Review Article

Computational Biomechanics of Human Red Blood Cells in Hematological Disorders

[+] Author and Article Information
Xuejin Li

Division of Applied Mathematics,
Brown University,
Providence, RI 02912
e-mail: Xuejin_Li@brown.edu

He Li, Hung-Yu Chang

Division of Applied Mathematics,
Brown University,
Providence, RI 02912

George Lykotrafitis

Department of Mechanical Engineering,
University of Connecticut,
Storrs, CT 06269;
Department of Biomedical Engineering,
University of Connecticut,
Storrs, CT 06269

George Em Karniadakis

Fellow ASME
Division of Applied Mathematics,
Brown University,
Providence, RI 02912
e-mail: George_Karniadakis@brown.edu

1Corresponding authors.

Manuscript received June 30, 2016; final manuscript received October 29, 2016; published online January 19, 2017. Assoc. Editor: Victor H. Barocas.

J Biomech Eng 139(2), 020804 (Jan 19, 2017) (13 pages) Paper No: BIO-16-1277; doi: 10.1115/1.4035120 History: Received June 30, 2016; Revised October 29, 2016

We review recent advances in multiscale modeling of the biomechanical characteristics of red blood cells (RBCs) in hematological diseases, and their relevance to the structure and dynamics of defective RBCs. We highlight examples of successful simulations of blood disorders including malaria and other hereditary disorders, such as sickle-cell anemia, spherocytosis, and elliptocytosis.

Copyright © 2017 by ASME
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Fig. 1

(a and b) Schematic representation of a healthy human RBC (a) and its complex membrane structure (b). The cell membrane is made of a lipid bilayer reinforced on its inner face by a flexible two-dimensional spectrin network. (c and d) Schematic view of the particle-based whole-cell model (c) and composite membrane model (d). For the whole-cell model (c), the lipid bilayer and cytoskeleton are rendered in dark gray and black triangular networks. For the coarse-grained composite membrane model (d), the dark gray, black, and light gray particles represent clusters of lipid molecules, actin junctions, and spectrin filaments of cytoskeleton, respectively; the black particles signify band-3 complexes.

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Fig. 2

Shape transformation pathways of membrane vesicles (a) and RBCs (b) obtained from experimental investigations (upper) and model predictions (lower). Reproduced from Refs. [47,105].

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Fig. 3

(a–c) Snapshot of a vesicle undergoing blebbing as a result of a localized ablation of the RBC cytoskeleton. (d–f) Sequences of coalescence of two blebs on vesicle during a uniform contraction of RBC cytoskeleton (Reproduced from Ref. [128]). CGMD modeling of one-component (g–i) and two-component (j–l) RBC membrane under uniform compression at compression ratio of (g) 2%, (h) 5%, and (i) 15%. Gray color highlights the lipid bilayer component with spontaneous curvature. The compression ratio is defined as the ratio of the decrease in the horizontally projected area due to compression, to the projected area of the membrane at equilibrium (Reproduced with permission from Li and Lykotrafitis [130]. Copyright 2015 by American Physical Society.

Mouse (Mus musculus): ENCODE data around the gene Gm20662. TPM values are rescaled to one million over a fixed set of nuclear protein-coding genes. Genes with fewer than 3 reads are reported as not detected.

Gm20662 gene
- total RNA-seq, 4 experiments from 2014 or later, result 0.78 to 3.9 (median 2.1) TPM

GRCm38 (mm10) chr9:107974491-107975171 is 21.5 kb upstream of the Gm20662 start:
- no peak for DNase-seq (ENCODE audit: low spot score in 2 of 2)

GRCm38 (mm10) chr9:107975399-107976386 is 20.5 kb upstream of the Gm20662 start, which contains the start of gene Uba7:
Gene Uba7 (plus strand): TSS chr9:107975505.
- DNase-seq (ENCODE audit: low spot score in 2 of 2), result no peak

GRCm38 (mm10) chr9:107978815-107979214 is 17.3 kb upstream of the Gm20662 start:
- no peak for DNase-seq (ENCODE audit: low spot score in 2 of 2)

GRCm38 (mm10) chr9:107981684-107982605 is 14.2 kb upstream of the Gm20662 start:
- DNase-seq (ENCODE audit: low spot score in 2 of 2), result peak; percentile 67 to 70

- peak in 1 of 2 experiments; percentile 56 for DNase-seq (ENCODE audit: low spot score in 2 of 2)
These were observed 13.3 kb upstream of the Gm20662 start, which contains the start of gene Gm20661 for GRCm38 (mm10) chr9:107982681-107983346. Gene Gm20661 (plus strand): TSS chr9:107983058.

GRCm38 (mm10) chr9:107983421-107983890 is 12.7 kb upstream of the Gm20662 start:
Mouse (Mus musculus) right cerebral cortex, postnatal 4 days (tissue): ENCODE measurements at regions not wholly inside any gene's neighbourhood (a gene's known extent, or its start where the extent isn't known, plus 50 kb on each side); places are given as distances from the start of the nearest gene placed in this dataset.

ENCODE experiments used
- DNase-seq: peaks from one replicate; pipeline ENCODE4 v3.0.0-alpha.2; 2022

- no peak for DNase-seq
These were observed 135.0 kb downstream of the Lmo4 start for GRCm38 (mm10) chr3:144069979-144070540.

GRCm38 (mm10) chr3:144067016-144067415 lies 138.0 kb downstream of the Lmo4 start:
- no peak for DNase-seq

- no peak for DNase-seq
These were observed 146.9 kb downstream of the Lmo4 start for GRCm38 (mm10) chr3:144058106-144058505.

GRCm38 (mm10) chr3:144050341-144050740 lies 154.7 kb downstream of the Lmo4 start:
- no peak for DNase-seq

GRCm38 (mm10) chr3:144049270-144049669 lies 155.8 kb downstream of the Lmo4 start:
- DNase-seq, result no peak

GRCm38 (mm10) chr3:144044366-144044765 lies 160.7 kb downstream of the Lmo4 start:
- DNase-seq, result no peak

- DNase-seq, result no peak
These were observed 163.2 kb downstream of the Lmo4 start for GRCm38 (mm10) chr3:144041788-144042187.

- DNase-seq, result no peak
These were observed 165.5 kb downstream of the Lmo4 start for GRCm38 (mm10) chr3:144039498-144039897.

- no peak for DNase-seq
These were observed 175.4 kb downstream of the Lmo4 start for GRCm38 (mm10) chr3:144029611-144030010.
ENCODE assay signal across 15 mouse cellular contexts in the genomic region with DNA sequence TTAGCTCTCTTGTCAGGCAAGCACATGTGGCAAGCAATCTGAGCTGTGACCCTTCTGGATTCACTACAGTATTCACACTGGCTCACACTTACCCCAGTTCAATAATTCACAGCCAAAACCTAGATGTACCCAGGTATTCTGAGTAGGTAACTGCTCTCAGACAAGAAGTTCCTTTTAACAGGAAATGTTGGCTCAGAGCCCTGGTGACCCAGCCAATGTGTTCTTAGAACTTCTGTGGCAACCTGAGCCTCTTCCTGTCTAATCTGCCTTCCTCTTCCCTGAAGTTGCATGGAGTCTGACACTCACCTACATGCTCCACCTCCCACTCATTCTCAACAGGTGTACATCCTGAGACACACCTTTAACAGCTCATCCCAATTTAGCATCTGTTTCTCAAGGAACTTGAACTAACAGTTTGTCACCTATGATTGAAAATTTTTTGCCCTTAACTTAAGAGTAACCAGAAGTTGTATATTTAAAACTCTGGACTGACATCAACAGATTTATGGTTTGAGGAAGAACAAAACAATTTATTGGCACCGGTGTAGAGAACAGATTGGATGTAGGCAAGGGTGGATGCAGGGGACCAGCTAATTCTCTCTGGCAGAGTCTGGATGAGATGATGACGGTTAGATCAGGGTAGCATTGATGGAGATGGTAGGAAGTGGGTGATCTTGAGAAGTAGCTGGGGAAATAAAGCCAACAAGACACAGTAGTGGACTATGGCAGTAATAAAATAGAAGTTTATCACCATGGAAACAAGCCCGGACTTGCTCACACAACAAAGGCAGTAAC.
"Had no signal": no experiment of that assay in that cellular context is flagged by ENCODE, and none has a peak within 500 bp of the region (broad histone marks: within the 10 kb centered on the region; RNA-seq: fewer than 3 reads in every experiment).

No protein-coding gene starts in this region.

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Fig. 4

(a) Illustration of the flow cytometer device. (b) Experimental images of ring-stage infected (dark gray arrows) and uninfected (light gray arrows) RBCs in the channels. (c) The computational RBC model consists of 5000 particles connected with links. The parasite is modeled as a rigid sphere inside the cell. (d) DPD simulation images of Pf-RBCs traveling in channels of converging (left) and diverging (right) pore geometries. (Reproduced with permission from Bow et al. [142]. Copyright 2011 by Royal Society of Chemistry).

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Fig. 5

The twisted structure of HbS fiber (a) and its pitch length s (b) and persistence length lp (c) properties obtained from CGMD simulations. (Reproduced with permission from Lu et al. [150]. Copyright 2016 by Elsevier).

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Fig. 6

Sickle cells in shear flow: (a) Successive snapshots of SS-RBCs in shear flow. Labels I, II, and III correspond to a deformable SS2 cell, rigid SS3 cell, and ISC, respectively. The arrow indicates the flow direction; (b-c) Instantaneous contact area and velocity for sickle RBC in shear flow conditions. (Reproduced from Ref. [95]).

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Fig. 7

MSDs of band-3 particles against time and corresponding diffusion coefficients of the mobile band-3 in the membrane with various vertical (a) and horizontal (b) connectivities. (Reproduced from Ref. [98].).




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